Harvest period. Early and late in the harvest period fruit are typically harvested once per week, removing one fruit per plant. At the height of harvest, fruit can be harvested twice a week, still removing one fruit per plant at each harvest. Plants can be stressed to promote a flush of fruit in order to hit a particular market window. However, doing so will require a resting period before plants will begin setting fruit again, delaying future harvests. This practice also can reduce the quantity and quality of future fruit production.

Alternate Uses for Lower Quality Fruit

Even in well managed systems, there will be fruit produced that do not meet market specifications. Instead of discarding this fruit, growers should consider alternative uses to reduce waste and increase profitability. One option is to find a secondary market, such as the chopped and frozen or chopped and freeze-dried markets. Peppers also can be used to make vegetable oil. Sub-premium peppers can be donated to food banks or other charity outlets, and such a donation may be tax deductible. 

Some operations use bio-incinerators to generate heat for the greenhouse, and unsaleable peppers can be used in such systems as energy sources. Finally, unusable peppers can be composted, which will reduce the amount of waste and provide organic matter for use in field applications.

Sources

1 Elizondo-Cabalceta, E. and Monge-Pérez, J. 2017. Evaluation of yield and quality of 15 bell pepper (Capsicum annuum L.) genotypes grown under greenhouse conditions in Costa Rica. Tecnología en Marcha. Vol. 30-4:3-14.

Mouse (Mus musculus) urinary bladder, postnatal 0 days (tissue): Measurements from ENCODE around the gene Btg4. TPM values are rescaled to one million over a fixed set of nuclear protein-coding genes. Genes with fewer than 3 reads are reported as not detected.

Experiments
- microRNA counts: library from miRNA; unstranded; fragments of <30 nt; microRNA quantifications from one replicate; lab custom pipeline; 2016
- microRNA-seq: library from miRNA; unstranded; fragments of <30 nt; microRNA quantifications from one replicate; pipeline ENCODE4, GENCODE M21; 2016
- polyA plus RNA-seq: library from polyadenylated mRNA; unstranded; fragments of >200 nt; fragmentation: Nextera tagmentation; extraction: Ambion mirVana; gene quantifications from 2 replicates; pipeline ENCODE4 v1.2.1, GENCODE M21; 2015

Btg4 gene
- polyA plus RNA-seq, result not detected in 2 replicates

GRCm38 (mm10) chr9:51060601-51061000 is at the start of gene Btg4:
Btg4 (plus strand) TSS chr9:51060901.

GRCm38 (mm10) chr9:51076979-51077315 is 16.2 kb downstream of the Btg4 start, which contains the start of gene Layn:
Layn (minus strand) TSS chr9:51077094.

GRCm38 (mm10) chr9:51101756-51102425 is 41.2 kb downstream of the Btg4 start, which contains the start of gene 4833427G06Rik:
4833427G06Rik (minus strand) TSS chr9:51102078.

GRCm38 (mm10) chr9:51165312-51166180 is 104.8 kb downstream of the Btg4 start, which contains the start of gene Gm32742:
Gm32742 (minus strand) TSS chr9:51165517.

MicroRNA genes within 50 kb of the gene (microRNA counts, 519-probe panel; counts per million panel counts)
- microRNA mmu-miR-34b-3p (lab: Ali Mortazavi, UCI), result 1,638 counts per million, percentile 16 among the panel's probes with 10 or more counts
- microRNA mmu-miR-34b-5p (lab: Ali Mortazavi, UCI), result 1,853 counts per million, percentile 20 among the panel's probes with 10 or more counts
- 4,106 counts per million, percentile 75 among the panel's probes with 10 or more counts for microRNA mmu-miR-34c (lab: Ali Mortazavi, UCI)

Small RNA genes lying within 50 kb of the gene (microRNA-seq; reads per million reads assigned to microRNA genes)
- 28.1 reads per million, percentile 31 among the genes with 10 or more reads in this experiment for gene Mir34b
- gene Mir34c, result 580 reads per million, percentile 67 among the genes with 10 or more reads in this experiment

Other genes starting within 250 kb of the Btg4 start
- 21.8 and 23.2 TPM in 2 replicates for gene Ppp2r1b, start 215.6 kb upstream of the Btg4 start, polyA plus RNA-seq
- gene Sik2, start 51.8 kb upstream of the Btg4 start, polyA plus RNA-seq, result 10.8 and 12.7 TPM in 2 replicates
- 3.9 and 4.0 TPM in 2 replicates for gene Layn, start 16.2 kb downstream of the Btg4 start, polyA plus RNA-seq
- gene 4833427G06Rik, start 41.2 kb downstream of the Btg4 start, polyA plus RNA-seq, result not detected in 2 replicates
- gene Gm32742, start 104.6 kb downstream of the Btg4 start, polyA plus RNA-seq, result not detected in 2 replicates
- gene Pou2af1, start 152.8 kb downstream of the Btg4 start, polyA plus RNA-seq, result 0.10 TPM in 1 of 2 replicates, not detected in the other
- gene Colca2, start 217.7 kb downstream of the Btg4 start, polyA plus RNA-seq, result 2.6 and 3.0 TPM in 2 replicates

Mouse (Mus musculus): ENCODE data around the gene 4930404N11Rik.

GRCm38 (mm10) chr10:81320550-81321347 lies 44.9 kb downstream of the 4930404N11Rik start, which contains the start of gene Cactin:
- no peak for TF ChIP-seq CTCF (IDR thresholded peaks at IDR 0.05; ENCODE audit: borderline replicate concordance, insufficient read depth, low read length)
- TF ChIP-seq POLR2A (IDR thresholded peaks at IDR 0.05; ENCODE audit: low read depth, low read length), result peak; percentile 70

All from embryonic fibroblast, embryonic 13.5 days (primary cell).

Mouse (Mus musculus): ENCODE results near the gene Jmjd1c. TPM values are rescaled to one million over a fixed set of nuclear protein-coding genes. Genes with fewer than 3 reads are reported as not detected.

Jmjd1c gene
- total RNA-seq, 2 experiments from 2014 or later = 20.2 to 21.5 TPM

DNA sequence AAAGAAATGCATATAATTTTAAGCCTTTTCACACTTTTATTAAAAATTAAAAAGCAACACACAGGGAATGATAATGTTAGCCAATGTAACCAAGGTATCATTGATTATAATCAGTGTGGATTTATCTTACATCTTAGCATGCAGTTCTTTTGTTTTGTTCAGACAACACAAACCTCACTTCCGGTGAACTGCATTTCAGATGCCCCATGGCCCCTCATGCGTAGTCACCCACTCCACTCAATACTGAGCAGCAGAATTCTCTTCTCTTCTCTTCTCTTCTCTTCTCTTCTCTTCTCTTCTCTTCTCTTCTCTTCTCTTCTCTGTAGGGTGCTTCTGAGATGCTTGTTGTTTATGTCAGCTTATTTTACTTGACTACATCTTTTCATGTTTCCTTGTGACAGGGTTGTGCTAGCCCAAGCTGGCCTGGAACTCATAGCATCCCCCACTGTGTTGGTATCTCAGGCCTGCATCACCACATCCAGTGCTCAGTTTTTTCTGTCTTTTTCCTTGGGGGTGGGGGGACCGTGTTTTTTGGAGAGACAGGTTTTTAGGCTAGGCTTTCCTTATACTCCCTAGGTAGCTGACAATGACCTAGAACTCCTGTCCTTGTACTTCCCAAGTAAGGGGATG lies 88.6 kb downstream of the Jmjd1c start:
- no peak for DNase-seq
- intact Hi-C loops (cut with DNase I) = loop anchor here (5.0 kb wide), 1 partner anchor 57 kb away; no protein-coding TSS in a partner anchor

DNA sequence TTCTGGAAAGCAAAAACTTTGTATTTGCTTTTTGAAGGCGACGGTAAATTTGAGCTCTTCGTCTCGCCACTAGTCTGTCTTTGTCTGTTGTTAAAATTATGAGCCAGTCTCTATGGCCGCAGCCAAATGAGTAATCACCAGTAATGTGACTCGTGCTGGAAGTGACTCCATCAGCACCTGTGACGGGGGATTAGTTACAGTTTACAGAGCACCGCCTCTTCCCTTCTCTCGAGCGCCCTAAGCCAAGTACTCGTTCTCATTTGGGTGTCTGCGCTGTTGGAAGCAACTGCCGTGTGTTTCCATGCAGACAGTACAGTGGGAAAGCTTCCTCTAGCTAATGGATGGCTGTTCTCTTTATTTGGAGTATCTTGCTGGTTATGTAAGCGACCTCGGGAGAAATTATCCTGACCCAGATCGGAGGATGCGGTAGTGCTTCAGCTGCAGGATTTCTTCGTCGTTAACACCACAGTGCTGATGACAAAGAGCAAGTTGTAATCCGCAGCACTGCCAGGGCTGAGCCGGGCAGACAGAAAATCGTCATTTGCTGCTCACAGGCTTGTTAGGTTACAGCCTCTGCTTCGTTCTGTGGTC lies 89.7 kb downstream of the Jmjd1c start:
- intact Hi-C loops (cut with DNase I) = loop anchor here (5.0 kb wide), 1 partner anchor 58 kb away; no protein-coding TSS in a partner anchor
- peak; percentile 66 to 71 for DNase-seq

2 Jovicich, E., Cantliffe, D., and Stoffella, P. 2004. Fruit yield and quality of greenhouse-grown bell pepper as influenced by density, container and trellis system. HorTechnology 14: 507-513.
3 Production of sweet bell peppers. Alberta Agriculture and Forestry. http://www1.agric.gov.ab.ca/%24department/deptdocs.nsf/all/opp4523. 
4 Marcelis, L., Heuvelink, E., Hofman-eijer, L., Bakker, J., and Xue, L. 2004. Flower and fruit abortion in sweet pepper in relation to source and sink strength. J. Exp. Bot. 55: 2261-2268.
5 Li, X., Kang, S., Li, F., Zhang, X., Huo, Z., Ding, R., Tong, L., Du, T., and Li, S. 2017. Light supplement and carbon dioxide enrichment affect yield and quality of off-season pepper. Agronomy Journal 109:2107-2118.

Additional Information

For additional agronomic information, please contact your local seed representative.
 
Performance may vary, from location to location and from year to year, as local growing, soil and weather conditions may vary. Growers should evaluate data from multiple locations and years whenever possible and should consider the impacts of these conditions on the grower’s fields. The recommendations in this article are based upon information obtained from the cited sources and should be used as a quick reference for information about greenhouse pepper production. The content of this article should not be substituted for the professional opinion of a producer, grower, agronomist, pathologist and similar professional dealing with this specific crop. SEMINIS VEGETABLE SEEDS, INC. AND MONSANTO CANADA ULC DO NOT WARRANT THE ACCURACY OF ANY INFORMATION OR TECHNICAL ADVICE PROVIDED HEREIN AND DISCLAIMS ALL LIABILITY FOR ANY CLAIM INVOLVING SUCH INFORMATION OR ADVICE. 180511145503 091318DME